Early safety studies of NK-cell infusion have demonstrated the potential of NK-cell infusion, showing it may be the next revolution in cancer treatment.
Despite advancements in oncology research, cancer continues to be the second leading cause of death globally, according to the World Health Organization.1 One challenge that remains is that as we learn more about cancer, we must continue to research new modalities, novel combinations, and better approaches to care to address the complexities of cancer. It means, as an industry, we need to challenge ourselves on what innovation in cancer really means so we can deliver the best to those who need it.
One novel approach we are researching in the next frontier as part of our quest to conquer cancer is natural killer (NK) cell engagers. NK-cells are a specialized immune effector cell type that play a critical role in immune activation against cancerous cells. Different from events required for T-cell activation, NK-cell activation is guided by the interaction of NK receptors with target cells, independent of antigen processing and presentation. Due to relatively simple cues for activation, NK-cells have gained significant attention in the field of cancer immunotherapy. Early safety studies of NK-cell infusion have demonstrated the potential of NK-cell infusion, even in the allogenic setting.2 This bears the potential of being the next revolution in cancer treatment.
However, there are many challenges to overcome with NK-cell therapies, such as difficulty to meet clinical-grade ex vivo expansion, limited in vivo persistence, limited infiltration to solid tumors, and tumor editing to evade NK cell activity. As a result, various strategies are being employed to overcome these issues with the goal of improving the efficacy of NK cell-based therapy, such as ex vivo pre-conditioning with cytokines and/or small molecular drugs, developing an “off-the-shelf” NK-cell or induced pluripotent stem cell (iPSC)-differentiated chimeric antigen receptor (CAR)-NK.2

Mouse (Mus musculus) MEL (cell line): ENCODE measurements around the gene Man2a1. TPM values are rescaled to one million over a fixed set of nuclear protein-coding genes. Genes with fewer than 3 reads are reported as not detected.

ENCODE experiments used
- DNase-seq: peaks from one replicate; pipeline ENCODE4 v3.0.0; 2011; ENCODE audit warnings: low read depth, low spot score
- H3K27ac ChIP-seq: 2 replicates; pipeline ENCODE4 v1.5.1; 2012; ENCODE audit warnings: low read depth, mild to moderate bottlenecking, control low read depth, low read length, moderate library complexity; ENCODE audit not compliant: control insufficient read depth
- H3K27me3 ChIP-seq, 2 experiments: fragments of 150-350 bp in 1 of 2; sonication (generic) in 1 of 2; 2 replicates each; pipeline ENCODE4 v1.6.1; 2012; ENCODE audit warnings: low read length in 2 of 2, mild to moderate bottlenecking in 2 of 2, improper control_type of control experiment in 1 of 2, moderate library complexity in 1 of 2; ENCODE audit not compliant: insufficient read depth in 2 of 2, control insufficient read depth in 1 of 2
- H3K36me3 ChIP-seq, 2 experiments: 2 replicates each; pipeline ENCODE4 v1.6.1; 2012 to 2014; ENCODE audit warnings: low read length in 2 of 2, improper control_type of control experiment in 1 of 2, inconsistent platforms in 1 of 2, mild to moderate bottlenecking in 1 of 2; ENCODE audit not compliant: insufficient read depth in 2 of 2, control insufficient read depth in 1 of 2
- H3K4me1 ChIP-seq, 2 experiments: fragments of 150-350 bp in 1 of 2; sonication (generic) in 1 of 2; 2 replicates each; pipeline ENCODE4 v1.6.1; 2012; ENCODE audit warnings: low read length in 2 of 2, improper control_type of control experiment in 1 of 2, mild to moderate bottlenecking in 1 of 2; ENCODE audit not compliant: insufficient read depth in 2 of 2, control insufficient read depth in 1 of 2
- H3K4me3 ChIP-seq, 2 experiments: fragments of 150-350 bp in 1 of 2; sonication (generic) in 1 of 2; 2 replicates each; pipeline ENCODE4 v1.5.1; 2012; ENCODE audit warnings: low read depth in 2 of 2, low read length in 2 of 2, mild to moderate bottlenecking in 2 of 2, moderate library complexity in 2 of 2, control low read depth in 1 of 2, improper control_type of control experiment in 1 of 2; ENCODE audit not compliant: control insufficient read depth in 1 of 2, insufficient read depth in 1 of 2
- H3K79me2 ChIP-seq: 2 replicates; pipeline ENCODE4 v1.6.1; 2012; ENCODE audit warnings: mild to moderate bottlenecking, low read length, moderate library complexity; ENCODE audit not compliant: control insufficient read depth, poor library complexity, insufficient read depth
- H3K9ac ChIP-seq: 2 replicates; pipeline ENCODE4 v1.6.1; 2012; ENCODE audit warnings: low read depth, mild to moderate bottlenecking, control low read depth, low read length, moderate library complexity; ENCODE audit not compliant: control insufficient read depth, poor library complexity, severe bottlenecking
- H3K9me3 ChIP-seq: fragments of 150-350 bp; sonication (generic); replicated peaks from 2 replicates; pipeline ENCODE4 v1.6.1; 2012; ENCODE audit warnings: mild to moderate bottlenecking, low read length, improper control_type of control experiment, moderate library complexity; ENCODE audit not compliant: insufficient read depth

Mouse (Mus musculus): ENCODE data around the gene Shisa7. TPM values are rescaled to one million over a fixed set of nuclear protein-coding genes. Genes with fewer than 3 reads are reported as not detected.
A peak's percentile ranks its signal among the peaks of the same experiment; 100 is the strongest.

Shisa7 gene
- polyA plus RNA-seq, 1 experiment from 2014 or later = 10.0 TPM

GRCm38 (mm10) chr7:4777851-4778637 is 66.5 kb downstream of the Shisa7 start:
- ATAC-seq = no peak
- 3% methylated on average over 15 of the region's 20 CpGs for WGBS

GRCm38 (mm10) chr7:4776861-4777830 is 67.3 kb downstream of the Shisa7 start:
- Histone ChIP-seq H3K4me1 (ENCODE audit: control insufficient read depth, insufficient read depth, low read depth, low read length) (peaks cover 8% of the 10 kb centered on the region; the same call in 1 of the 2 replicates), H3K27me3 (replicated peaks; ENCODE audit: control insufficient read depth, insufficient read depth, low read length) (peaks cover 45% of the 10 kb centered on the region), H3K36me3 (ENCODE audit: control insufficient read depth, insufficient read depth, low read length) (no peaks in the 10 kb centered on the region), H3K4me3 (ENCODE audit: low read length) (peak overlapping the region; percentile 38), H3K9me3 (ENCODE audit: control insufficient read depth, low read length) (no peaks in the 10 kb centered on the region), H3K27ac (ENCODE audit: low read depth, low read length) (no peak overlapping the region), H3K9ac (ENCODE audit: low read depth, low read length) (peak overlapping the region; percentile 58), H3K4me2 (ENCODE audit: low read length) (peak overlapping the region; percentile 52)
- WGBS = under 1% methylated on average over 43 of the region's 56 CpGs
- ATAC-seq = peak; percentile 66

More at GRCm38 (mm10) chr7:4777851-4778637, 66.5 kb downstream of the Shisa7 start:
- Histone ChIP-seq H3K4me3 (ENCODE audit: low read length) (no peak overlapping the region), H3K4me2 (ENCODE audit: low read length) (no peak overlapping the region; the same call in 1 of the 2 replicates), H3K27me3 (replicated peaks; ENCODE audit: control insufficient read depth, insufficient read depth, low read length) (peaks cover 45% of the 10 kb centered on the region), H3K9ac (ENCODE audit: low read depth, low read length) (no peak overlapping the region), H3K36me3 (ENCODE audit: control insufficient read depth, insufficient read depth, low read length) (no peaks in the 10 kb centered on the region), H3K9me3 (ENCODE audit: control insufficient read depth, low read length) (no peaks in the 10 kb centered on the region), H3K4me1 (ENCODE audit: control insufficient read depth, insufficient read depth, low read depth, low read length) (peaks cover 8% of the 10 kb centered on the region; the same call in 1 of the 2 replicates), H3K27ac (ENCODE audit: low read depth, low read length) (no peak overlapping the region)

At the 2023 American Society of Clinical Oncology (ASCO) Annual Meeting, results of a first-in-human study of our investigational anti-CD123 NK-cell engager (NKCE) were shared for the first time. Our investigational trifunctional anti-CD123 NKp46×CD16 NKCE is designed to bind simultaneously to the tumor antigen CD123 and the NK-cell activating receptors, NKp46 and CD16. This 3-way engagement brings NK-cells to the leukemic CD123 cell, inducing tumor cell death. NKCEs represent another emerging technology platform under investigation to redirect NK-cells to the tumor, however, the safety and efficacy of this agent has not been evaluated by any regulatory authority.
By investigating new approaches like NKCEs, the scientific community hopes to be able to develop the next generation of immunotherapies capable of fighting cancer. This trial is ongoing and continues to recruit patients to further evaluate the safety and efficacy of our investigational NKCE.
The incredible pace of the advancements we are seeing today are unlike any approaches we have seen before in the treatment of cancer. It was inspiring to see the latest research at ASCO 2023 and how it can offer hope for patients with cancer around the world.
About the Author
Olivier Nataf is the Global Head of Oncology at Sanofi. Olivier joined Sanofi in May 2023 and has more than 20 years of industry experience leading Global strategy across therapeutic areas in France and the U.S., as well as emerging markets. In his current role as Global Head of Oncology at Sanofi, Olivier is responsible for creating and implementing the integrated vision for Sanofi’s oncology franchise.